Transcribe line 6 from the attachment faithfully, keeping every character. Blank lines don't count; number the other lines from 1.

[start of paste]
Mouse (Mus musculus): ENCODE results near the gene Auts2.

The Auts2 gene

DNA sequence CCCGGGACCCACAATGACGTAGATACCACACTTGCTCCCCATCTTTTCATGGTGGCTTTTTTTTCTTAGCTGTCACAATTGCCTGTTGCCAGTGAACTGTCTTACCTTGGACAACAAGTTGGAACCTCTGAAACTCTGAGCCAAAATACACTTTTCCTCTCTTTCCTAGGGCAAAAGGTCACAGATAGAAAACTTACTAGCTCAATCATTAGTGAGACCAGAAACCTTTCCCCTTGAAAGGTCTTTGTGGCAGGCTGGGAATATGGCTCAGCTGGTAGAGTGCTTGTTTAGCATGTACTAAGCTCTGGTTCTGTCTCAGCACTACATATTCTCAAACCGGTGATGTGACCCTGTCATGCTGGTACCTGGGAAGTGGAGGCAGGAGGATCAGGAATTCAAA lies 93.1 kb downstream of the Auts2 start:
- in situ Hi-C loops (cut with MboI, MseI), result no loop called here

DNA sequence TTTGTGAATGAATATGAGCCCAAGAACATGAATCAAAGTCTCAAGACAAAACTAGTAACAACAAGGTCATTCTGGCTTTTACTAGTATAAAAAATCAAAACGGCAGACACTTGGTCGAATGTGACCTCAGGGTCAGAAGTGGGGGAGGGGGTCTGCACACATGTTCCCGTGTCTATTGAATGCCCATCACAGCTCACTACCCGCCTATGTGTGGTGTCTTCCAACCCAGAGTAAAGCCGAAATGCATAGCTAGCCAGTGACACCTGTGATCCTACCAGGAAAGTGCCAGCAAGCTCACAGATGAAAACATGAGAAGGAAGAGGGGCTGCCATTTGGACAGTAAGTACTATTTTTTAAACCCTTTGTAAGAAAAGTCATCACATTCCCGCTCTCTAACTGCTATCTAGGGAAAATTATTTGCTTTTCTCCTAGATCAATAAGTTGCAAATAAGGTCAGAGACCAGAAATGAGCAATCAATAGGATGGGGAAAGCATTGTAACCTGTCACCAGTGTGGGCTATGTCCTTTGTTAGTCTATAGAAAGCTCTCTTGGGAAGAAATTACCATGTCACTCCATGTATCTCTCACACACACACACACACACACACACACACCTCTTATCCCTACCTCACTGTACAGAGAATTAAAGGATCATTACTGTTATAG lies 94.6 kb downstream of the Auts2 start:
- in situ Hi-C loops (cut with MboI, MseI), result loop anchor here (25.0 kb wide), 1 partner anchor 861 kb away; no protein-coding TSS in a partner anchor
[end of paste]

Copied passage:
- in situ Hi-C loops (cut with MboI, MseI), result loop anchor here (25.0 kb wide), 1 partner anchor 861 kb away; no protein-coding TSS in a partner anchor